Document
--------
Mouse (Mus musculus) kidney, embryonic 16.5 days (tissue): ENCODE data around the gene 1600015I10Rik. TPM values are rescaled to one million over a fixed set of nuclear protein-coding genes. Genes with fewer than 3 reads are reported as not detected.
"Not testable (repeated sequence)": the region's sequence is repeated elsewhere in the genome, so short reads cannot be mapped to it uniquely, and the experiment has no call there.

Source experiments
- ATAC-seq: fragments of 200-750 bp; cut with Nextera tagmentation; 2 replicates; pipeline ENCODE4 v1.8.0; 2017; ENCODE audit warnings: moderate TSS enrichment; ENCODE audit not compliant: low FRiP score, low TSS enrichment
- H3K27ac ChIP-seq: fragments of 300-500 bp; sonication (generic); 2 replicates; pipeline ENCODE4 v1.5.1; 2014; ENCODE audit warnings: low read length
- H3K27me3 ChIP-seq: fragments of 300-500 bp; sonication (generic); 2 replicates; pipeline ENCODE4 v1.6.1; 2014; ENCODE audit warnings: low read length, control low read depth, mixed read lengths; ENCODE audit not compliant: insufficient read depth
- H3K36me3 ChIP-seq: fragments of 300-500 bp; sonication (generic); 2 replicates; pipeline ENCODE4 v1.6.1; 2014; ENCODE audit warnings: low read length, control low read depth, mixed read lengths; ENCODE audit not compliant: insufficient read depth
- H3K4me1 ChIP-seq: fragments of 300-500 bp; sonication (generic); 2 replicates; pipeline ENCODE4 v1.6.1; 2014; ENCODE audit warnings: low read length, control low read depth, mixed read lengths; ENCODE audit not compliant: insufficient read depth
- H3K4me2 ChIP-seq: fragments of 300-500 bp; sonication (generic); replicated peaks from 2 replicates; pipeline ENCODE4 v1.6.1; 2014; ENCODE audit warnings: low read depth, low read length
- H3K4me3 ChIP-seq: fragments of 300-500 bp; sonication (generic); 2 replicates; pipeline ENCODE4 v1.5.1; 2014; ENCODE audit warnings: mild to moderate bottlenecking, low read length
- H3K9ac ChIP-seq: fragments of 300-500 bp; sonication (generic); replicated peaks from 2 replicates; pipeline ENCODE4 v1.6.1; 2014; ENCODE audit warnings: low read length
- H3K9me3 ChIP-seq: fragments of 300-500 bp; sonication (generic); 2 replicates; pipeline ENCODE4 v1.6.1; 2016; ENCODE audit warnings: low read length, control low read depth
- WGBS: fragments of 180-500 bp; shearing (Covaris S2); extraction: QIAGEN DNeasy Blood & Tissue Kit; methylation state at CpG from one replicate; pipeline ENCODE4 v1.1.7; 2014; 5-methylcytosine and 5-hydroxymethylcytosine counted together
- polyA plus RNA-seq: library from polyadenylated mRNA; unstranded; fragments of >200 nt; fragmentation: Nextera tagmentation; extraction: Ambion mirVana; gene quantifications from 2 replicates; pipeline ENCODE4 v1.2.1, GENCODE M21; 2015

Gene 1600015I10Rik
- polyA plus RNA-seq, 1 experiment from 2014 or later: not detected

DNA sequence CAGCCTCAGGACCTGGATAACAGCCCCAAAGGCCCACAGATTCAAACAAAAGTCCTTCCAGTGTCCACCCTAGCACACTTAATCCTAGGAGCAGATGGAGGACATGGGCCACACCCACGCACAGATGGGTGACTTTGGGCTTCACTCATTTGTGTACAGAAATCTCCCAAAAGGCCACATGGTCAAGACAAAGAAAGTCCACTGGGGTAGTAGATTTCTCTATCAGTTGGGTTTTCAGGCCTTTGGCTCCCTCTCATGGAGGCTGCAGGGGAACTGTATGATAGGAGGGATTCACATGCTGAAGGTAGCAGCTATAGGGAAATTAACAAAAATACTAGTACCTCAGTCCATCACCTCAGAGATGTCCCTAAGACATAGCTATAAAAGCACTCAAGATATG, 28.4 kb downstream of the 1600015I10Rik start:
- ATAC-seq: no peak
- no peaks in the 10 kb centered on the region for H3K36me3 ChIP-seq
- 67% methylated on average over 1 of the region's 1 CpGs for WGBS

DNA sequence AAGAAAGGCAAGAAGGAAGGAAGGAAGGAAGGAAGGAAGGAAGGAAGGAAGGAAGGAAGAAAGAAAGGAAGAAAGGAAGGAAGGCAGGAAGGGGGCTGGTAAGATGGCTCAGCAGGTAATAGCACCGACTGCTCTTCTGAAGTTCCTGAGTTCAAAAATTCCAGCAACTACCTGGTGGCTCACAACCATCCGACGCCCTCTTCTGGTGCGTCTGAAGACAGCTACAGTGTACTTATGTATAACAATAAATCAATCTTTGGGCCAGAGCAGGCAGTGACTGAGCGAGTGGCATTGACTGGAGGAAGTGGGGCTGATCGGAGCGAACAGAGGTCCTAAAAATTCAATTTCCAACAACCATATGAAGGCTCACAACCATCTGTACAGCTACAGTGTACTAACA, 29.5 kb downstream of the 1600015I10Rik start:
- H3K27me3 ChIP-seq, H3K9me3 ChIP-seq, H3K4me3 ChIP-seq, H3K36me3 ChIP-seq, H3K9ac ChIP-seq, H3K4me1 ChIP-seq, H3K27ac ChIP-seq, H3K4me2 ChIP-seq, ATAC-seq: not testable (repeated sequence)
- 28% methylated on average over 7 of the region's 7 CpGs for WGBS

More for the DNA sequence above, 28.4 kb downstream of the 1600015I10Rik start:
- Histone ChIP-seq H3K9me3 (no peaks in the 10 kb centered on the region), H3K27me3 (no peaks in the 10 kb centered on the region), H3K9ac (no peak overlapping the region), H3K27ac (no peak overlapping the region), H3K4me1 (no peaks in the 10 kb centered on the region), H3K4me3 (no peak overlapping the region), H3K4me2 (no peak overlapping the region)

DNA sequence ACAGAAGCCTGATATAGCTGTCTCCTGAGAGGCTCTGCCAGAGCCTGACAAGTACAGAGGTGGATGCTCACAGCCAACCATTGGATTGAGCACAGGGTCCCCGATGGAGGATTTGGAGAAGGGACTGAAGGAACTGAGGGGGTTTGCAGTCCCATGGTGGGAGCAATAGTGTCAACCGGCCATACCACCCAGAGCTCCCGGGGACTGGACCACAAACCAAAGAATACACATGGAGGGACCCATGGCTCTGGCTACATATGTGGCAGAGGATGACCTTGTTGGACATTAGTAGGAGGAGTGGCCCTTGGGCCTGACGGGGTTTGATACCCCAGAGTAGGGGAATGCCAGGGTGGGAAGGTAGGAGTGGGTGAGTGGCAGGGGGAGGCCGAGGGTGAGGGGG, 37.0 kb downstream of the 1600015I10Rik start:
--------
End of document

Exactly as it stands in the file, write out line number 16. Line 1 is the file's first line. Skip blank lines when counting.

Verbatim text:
- polyA plus RNA-seq, 1 experiment from 2014 or later: not detected